A public memorial service for Walter Lynn will be held Saturday, Sept. 24, at 2 p.m. in the Memorial Room of Willard Straight Hall. A reception will immediately follow in the Memorial Room. In lieu of flowers, donations can be made in Lynn's honor to Cornell University, Box 223623, Pittsburgh, PA 15251-2623.
Walter R. Lynn, professor emeritus of civil and environmental engineering and of science and technology studies, died June 6 of cancer. He was 82.
Lynn, who joined the Cornell faculty in 1961 and became emeritus in 1998, served in a number of key administrative roles, including most recently as university ombudsman for 12 years, and previously, as a faculty trustee and dean of the university faculty.
In a June 7 campuswide statement, Cornell President David Skorton called Lynn "one of the most beloved members of the Cornell family."
He noted: "Those who met Walter during his 49 years at Cornell will remember a man of great humor with the exceptional ability to listen and dispense sound wisdom."
Independent of the university's administrative structure, the Cornell University Ombudsman office is a confidential service available to all members of the Cornell community to help resolve conflicts or disputes and achieve fair and equitable settlements. During his tenure Lynn advised many students, faculty, staff and potential students and employees on issues ranging from student grades to employee dismissals.
It was in this role where Lynn's skills "truly shined," Skorton said.
"On the list of desirable attributes of a Cornell University Ombudsman, the last read, 'Non-judgmental, good listener, fair, diplomatic, calm, sensible.' That was Walter," Skorton said.
Valdimir (as misspelled on his birth certificate) Royal Lynn was born Oct. 1, 1928. He received his B.S. in civil engineering from the University of Miami in 1950, master's degree in sanitary engineering from the University of North Carolina in 1954 and Ph.D. from Northwestern University in 1963.
He came to Cornell as an associate professor of sanitary engineering in 1961. Early on, he held a joint appointment at what is now called Weill Cornell Medical College in New York City, where he taught courses on systems methods to physicians. He also worked on modeling epidemiology to understand the interface between human biological and civil-engineered systems.
In 1972, as founder and head of the Cornell University Center for Environmental Quality Management (1966-76), he coined the term "sustainability" in assembling a multidisciplinary research team of engineers, chemists, biologists, economists, lawyers and mathematicians. This was an attempt to define and organize society's environmental problems in meaningful ways that recognize human aspirations and proclivities.
Lynn was a pioneer in the application of modern concepts of engineering and optimization to problems of water resources management, risk management and sanitation. In 1961 he brought systems techniques, aided by emerging computer capabilities, to Cornell for the framing and analysis of solutions for many civil engineering problems, particularly those dealing with water supply, water treatment and broader environmental and public health concerns.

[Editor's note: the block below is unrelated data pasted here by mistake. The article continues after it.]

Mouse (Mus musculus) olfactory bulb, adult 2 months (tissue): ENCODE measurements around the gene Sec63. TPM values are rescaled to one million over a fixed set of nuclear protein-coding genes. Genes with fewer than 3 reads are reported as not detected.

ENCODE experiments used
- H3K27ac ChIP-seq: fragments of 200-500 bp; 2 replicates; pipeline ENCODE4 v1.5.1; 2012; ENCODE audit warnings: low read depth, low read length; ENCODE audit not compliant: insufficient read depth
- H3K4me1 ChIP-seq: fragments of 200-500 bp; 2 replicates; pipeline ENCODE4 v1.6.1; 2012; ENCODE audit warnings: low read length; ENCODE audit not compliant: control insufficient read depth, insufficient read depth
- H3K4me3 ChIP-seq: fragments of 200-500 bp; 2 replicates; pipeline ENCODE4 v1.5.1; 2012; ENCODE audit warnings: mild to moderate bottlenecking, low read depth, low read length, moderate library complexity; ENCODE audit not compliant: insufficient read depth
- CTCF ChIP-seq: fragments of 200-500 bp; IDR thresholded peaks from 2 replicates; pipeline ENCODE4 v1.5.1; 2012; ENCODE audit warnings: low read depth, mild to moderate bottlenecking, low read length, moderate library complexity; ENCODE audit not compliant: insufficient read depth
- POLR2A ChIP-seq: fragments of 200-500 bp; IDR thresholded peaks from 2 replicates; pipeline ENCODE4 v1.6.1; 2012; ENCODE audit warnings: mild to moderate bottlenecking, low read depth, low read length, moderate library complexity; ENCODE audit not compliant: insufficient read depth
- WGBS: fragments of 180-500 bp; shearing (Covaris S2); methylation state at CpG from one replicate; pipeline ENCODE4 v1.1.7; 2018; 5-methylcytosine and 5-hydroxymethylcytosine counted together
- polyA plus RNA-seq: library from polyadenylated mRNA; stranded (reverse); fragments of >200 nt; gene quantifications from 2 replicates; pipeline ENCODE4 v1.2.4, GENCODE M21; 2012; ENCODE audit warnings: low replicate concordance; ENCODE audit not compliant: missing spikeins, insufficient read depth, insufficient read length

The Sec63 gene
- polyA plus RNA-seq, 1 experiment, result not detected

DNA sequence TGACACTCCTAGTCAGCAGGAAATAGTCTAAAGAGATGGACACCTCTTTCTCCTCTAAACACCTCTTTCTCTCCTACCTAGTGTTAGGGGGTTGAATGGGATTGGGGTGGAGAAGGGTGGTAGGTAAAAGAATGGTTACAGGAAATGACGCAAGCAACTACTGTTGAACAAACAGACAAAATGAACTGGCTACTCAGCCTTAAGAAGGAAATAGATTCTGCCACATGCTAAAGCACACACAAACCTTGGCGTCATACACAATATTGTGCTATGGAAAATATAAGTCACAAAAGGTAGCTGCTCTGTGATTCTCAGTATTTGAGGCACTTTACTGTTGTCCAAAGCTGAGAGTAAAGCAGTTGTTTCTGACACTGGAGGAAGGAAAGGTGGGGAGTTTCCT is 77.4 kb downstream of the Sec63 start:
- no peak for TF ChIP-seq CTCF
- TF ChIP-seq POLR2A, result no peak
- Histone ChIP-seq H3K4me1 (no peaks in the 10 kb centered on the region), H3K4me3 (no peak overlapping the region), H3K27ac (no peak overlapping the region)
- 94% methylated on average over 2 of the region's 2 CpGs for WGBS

From 1988 to1993, Lynn served as dean of the university faculty. During that time he focused on several issues facing the faculty, including the quality of undergraduate education and the status of federal support for research. He was instrumental in the establishment of the Stephen H. Weiss Presidential Fellowship program, which recognizes outstanding undergraduate teaching.
As a faculty member of the School of Civil and Environmental Engineering, Lynn directed the Program on Science, Technology and Society for eight years and served as director of Cornell's Center for Environmental Research, as well as director of the school. He also served as faculty trustee from 1980 to 1985 and as a member of the board of directors of the Cornell Research Foundation.
Over the years Lynn served on numerous National Academy panels and working groups, including one to study the regionalization of the Washington, D.C., water supply system, now successfully implemented.
Lynn also was active civically. He served as mayor of the Village of Cayuga Heights from 2002 to 2008 and as chair of the City of Ithaca's Urban Renewal Agency, which led to the development of The Ithaca Commons. He also served on the Board of Directors of the Sciencenter (1982-85) and Planned Parenthood (1991-95).
Lynn also led such organizations as the Southern Cayuga Intermunicipal Water Commission and the New York State Water Resources Planning Council, to which he was appointed chair in 1985 following a series of droughts 1964-66 and again in 1984. As water "czar," he had the absolute authority to declare a drought emergency in New York City.
His many honors include: fellow and life member of the American Society of Civil Engineers; fellow of the American Society for the Advancement of Science; and national associate of the National Research Council of the National Academies.
Lynn is survived by his wife, Barbara, and their son, Michael, as well as many family members and friends. Plans to commemorate his life will be made in the coming days in consultation with his family.